• Determ...
“Staff Facilitate...Partners Do”
© School & Main Institute, Inc.
When Staff Do and “Partners Advise”
• Not enough "ownership" of vision, results, success/failure.
• Limits the amount of s...
When Partners Do and “Staff Facilitate”
• Increases the number of leaders "owning" the work who
can ensure that this is in...
Partnership Action Plans – Old & New
Strategy Activity When Who
Marketing partnership
effort
Draft one pager/mission Tomor...
New Thinking
Self Interests
Shared Vision of Results
Keys to Partnership Success
Collaborative
Infrastructure
We map our c...
So…Are we Collaborating?
Levels of Collaboration
Isolation
Communication
Coordination
Collaboration
Integration
Source: Sy...
Your Work
Many of you are involved in partnership work. Some
big/some smaller – partnering with one or two
organizations
P...
Top Ten Big Lessons
1. We are “activity rich – yet systems poor.”
2. Self Interests are the fuel that “power up”
partnersh...
Top Ten Big Lessons
6. Have MOU/ agreements that are more than just paper
7. Powerful partnerships” look at their resource...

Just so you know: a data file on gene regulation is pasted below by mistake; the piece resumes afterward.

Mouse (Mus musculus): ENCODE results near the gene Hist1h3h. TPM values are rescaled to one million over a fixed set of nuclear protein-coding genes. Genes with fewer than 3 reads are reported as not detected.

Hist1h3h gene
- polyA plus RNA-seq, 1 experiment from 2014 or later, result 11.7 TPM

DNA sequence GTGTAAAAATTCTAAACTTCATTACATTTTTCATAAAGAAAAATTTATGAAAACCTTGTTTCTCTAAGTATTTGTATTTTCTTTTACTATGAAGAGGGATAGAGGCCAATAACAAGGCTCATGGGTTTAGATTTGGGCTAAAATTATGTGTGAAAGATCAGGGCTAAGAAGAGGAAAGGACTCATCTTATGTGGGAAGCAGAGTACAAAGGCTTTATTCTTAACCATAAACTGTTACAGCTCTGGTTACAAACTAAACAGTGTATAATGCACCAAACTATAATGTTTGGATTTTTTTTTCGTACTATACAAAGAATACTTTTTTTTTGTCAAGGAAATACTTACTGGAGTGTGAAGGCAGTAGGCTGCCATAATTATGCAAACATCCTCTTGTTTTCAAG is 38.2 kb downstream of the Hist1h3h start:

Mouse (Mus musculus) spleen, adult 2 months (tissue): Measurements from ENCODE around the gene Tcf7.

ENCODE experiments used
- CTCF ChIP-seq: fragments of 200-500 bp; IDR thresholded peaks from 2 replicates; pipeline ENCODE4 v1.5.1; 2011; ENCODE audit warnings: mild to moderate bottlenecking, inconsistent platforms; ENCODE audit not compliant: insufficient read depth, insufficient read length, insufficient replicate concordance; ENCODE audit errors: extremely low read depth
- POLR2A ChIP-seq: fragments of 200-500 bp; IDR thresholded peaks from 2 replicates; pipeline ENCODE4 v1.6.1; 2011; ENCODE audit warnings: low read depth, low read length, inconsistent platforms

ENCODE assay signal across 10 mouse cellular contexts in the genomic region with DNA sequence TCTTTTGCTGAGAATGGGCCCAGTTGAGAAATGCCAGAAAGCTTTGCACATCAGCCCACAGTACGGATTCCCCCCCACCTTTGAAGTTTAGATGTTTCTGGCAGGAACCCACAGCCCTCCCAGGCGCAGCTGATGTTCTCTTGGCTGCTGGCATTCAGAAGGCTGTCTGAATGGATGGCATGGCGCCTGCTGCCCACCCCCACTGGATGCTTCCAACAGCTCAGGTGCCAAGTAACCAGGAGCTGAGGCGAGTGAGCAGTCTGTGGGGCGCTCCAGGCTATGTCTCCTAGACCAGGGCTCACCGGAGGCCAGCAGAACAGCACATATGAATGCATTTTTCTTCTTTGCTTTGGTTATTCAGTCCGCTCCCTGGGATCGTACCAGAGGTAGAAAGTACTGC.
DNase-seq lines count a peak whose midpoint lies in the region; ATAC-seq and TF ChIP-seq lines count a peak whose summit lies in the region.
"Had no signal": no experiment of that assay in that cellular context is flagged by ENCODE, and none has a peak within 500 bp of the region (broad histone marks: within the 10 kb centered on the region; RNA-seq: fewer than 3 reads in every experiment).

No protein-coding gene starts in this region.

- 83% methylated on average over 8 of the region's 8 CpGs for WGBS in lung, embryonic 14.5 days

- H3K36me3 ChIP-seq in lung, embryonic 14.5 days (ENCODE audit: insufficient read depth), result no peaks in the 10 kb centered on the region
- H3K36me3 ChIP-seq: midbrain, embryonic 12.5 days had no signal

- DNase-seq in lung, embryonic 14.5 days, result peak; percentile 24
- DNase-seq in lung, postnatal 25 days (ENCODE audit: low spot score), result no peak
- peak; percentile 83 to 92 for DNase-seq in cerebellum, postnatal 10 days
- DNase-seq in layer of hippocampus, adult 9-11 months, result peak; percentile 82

In Summary
What Makes Partnerships Powerful?
• Self-interests are clear – mutual interests drive the work
• You connect wh...
Questions?
Andy Beck
School & Main Institute
anbeck@schoolandmain.org
www.schoolandmain.org
617-227-2100 x111
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Developing Powerful Partnerships: Making Collaboration Work

  1. 1. Developing Powerful Partnerships: Making Collaboration Work Andy Beck, Executive Director, School & Main Institute 2014 Nonprofit Empowerment Summit Giving It Our All!
  2. 2. Developing Powerful Partnerships Nonprofit Empowerment Summit June 3, 2014
  3. 3. Developing Powerful Partnerships
  4. 4. About School & Main Institute • National non-profit focused on cross-sector collaboration • Started in 1985 as an “R &D” group in Brandeis University’s Heller School for Social Policy & Management • Work with organizations (small, medium, large/local state, federal) working together in partnerships, collaborative efforts trying to do together what they cannot do alone We help organizations work across institutional lines or in “uncommon” coalitions to improve their communities and the lives of young people living in them. © School & Main Institute, Inc.